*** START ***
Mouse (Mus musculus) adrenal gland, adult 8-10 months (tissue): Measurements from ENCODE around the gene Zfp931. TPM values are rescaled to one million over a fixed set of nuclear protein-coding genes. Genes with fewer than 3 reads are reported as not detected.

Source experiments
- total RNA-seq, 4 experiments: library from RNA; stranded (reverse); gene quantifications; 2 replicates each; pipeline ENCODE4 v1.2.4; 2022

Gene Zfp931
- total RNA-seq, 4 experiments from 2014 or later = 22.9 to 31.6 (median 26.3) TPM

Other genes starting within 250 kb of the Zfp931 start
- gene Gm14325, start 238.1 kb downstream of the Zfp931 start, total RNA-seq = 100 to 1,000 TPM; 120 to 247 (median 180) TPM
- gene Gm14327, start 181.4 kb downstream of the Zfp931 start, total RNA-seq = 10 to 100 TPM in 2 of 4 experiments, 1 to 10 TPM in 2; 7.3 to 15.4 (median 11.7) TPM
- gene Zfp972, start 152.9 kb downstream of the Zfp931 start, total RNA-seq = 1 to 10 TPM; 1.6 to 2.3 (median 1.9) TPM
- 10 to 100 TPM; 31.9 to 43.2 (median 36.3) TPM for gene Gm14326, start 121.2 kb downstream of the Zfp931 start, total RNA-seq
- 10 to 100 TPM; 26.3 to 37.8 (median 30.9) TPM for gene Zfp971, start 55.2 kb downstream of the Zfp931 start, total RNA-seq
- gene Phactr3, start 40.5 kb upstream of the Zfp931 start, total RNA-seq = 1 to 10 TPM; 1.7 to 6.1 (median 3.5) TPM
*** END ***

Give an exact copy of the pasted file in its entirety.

Mouse (Mus musculus) adrenal gland, adult 8-10 months (tissue): Measurements from ENCODE around the gene Zfp931. TPM values are rescaled to one million over a fixed set of nuclear protein-coding genes. Genes with fewer than 3 reads are reported as not detected.

Source experiments
- total RNA-seq, 4 experiments: library from RNA; stranded (reverse); gene quantifications; 2 replicates each; pipeline ENCODE4 v1.2.4; 2022

Gene Zfp931
- total RNA-seq, 4 experiments from 2014 or later = 22.9 to 31.6 (median 26.3) TPM

Other genes starting within 250 kb of the Zfp931 start
- gene Gm14325, start 238.1 kb downstream of the Zfp931 start, total RNA-seq = 100 to 1,000 TPM; 120 to 247 (median 180) TPM
- gene Gm14327, start 181.4 kb downstream of the Zfp931 start, total RNA-seq = 10 to 100 TPM in 2 of 4 experiments, 1 to 10 TPM in 2; 7.3 to 15.4 (median 11.7) TPM
- gene Zfp972, start 152.9 kb downstream of the Zfp931 start, total RNA-seq = 1 to 10 TPM; 1.6 to 2.3 (median 1.9) TPM
- 10 to 100 TPM; 31.9 to 43.2 (median 36.3) TPM for gene Gm14326, start 121.2 kb downstream of the Zfp931 start, total RNA-seq
- 10 to 100 TPM; 26.3 to 37.8 (median 30.9) TPM for gene Zfp971, start 55.2 kb downstream of the Zfp931 start, total RNA-seq
- gene Phactr3, start 40.5 kb upstream of the Zfp931 start, total RNA-seq = 1 to 10 TPM; 1.7 to 6.1 (median 3.5) TPM